Financial Aid 101
What It Costs: See the Big Picture
Many students worry that tuition and the other costs of continuing their education will be out of reach. But don't let the price tag stop you. It's only part of the picture.
Most students receive some kind of financial aid to help pay for the cost of their education. A few students even get a "free ride," where all their costs are paid for.
With your determination and assistance from financial aid, you can make the education you dream about a reality. Use this section of the site to learn how.
Who Gives Aid: Find the Figures
The U.S. Department of Education should be your first source to access financial aid. They award $80 billion a year in grants, work-study assistance and low-interest loans.
Aid also comes from scholarships from schools, employers, individuals, private companies, nonprofits, religious groups and professional organizations.
So, there's money out there. You can find it.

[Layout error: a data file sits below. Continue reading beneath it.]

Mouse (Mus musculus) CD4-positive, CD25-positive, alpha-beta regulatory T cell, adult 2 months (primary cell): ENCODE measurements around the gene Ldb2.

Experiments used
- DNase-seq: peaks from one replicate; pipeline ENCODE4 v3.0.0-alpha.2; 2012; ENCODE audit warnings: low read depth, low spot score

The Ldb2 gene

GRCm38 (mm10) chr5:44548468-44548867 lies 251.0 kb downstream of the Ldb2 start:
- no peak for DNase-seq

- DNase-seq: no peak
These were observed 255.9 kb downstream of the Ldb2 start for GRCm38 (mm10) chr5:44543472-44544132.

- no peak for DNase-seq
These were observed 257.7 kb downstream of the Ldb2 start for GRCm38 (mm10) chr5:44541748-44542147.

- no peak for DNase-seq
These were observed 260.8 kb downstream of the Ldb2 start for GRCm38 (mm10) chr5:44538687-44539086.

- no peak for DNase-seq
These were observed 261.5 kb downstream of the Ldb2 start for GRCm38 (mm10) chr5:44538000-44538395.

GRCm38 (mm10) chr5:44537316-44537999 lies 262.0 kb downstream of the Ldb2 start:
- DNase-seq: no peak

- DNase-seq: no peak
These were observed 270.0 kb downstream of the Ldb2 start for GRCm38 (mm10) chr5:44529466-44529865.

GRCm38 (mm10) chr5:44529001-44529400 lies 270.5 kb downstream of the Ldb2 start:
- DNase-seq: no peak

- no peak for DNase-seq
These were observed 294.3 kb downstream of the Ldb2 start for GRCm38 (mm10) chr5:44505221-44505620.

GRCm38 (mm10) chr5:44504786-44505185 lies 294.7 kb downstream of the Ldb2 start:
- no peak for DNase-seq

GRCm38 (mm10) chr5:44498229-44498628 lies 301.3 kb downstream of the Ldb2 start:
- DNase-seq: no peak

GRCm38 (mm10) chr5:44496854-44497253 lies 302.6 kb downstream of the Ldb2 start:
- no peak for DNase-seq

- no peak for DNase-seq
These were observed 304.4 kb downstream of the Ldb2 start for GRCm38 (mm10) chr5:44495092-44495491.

What You Pay: Understand the EFC
The aid you qualify for depends on your Expected Family Contribution, or EFC. The EFC is a number that schools use to determine how much federal aid you would receive if you attended that school.
When you apply for federal student aid, you will be asked to provide information about your or your family's finances, such as income, assets and family size. After you submit the application, you will receive an EFC based on this information.
Your contribution may come from a combination of savings, current income and loans.
What Aid Covers: Add It Up
There are five basic costs associated with going to college. Your financial aid package may be used for:
Tuition and fees
Room and board
Books and supplies
Fast Fact: Around half of a college student's living expenses are for housing and food.
Visit firstname.lastname@example.org today for more information.